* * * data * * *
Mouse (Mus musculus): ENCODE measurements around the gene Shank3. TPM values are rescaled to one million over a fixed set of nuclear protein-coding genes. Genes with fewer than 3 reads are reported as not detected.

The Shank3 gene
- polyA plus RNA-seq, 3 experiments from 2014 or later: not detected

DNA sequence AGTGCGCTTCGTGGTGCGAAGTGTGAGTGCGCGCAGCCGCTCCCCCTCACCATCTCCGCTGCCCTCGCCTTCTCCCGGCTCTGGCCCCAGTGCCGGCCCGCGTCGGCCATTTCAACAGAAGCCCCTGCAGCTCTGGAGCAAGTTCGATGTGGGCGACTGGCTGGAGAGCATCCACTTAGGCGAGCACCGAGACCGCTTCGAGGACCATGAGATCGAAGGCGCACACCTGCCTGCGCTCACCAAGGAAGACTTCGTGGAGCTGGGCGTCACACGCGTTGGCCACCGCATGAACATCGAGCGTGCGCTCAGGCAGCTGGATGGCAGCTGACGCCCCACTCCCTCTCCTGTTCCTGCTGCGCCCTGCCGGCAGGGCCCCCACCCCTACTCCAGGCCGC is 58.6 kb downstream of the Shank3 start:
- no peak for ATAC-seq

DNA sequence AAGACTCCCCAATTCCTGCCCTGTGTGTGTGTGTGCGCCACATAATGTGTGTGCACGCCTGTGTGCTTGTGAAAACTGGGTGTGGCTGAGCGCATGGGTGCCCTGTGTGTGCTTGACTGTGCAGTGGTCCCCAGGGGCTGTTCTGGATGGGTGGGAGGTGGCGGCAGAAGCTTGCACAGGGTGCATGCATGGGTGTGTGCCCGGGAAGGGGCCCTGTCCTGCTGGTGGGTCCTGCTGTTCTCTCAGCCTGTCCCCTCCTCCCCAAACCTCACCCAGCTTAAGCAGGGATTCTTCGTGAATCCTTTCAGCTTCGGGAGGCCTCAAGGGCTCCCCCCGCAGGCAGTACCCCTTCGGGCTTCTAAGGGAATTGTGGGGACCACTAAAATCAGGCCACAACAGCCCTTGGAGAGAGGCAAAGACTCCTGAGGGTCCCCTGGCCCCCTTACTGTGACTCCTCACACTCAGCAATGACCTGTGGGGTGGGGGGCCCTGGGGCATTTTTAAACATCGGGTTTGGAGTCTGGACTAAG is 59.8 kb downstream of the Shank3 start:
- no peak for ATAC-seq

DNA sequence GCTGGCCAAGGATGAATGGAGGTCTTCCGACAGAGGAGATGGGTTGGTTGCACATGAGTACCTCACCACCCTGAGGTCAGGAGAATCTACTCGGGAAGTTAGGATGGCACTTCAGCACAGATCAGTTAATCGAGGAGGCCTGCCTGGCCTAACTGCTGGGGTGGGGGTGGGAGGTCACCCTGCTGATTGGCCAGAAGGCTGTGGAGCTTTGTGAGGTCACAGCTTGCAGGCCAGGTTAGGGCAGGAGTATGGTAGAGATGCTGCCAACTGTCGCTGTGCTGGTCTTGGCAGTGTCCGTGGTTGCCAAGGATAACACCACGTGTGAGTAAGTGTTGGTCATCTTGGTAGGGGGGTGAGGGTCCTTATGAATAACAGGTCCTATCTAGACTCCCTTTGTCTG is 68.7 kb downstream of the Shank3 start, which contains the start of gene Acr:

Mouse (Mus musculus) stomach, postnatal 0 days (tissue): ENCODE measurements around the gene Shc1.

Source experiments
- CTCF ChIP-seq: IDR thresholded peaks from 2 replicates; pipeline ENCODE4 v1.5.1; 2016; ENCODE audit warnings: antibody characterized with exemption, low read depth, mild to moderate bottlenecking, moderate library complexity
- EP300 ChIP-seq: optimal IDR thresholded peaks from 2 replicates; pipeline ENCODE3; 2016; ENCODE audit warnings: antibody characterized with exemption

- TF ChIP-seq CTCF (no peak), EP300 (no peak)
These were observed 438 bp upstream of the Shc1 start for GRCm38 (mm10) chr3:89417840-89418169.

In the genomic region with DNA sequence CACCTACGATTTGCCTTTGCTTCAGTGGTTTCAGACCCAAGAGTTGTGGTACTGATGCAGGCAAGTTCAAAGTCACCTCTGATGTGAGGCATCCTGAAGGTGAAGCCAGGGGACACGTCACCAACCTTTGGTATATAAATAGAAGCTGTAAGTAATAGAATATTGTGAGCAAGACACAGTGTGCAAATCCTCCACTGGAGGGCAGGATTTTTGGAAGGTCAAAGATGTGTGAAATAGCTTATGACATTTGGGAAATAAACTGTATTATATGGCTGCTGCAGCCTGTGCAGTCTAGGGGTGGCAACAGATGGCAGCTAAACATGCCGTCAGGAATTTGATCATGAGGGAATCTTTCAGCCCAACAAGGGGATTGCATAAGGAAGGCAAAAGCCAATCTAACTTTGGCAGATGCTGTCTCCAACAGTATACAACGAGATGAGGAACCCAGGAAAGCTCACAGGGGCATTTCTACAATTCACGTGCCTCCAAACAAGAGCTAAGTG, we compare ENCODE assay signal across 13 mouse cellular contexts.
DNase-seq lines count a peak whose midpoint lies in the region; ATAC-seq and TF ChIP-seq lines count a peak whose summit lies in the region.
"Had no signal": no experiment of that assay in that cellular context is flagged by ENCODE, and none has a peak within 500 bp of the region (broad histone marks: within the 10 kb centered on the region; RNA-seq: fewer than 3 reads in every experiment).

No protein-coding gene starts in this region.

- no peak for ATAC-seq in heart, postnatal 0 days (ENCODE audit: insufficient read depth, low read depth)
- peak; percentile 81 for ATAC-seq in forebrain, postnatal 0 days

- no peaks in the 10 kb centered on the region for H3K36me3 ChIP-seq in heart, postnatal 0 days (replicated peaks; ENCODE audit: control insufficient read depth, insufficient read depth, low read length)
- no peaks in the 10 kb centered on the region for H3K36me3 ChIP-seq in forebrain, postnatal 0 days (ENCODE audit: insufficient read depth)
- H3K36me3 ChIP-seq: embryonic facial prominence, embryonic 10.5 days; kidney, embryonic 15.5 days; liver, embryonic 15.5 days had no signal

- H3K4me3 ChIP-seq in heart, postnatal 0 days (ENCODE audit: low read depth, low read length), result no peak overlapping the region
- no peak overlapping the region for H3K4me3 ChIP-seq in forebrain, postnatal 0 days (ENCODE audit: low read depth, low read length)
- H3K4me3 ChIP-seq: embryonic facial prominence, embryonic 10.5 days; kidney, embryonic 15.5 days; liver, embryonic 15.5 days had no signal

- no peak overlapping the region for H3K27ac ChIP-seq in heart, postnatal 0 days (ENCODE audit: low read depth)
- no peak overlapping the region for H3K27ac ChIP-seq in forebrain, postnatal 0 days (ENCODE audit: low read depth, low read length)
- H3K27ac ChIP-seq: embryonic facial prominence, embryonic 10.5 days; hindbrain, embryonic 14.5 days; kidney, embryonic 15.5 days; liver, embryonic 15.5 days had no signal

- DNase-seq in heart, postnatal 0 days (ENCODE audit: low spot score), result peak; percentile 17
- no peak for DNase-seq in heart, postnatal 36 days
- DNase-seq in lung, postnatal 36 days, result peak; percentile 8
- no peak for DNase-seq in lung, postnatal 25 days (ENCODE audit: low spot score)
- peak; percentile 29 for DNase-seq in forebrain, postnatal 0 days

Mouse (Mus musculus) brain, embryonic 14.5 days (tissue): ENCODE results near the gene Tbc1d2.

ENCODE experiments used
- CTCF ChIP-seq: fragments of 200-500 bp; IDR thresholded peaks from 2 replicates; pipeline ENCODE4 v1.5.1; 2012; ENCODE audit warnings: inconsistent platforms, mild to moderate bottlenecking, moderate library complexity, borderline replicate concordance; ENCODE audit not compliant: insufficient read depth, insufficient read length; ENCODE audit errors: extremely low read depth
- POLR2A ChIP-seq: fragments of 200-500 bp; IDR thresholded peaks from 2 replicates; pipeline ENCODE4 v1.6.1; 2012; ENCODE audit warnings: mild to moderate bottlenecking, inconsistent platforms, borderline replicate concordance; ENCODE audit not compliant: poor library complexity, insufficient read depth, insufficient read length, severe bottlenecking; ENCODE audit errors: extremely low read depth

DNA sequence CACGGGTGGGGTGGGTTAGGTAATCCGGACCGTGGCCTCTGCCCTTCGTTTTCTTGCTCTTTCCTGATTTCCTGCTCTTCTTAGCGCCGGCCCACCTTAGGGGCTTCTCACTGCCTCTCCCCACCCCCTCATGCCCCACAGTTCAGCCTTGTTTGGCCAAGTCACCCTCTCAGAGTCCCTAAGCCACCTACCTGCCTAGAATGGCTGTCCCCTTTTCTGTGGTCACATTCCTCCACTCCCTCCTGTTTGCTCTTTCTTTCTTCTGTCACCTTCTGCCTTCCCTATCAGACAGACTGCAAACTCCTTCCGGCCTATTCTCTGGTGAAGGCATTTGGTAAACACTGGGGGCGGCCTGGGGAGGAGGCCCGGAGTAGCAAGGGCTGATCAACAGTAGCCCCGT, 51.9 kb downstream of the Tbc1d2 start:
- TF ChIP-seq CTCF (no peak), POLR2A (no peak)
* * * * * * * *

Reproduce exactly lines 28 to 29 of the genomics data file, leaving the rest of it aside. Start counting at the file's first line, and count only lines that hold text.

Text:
- no peak overlapping the region for H3K27ac ChIP-seq in forebrain, postnatal 0 days (ENCODE audit: low read depth, low read length)
- H3K27ac ChIP-seq: embryonic facial prominence, embryonic 10.5 days; hindbrain, embryonic 14.5 days; kidney, embryonic 15.5 days; liver, embryonic 15.5 days had no signal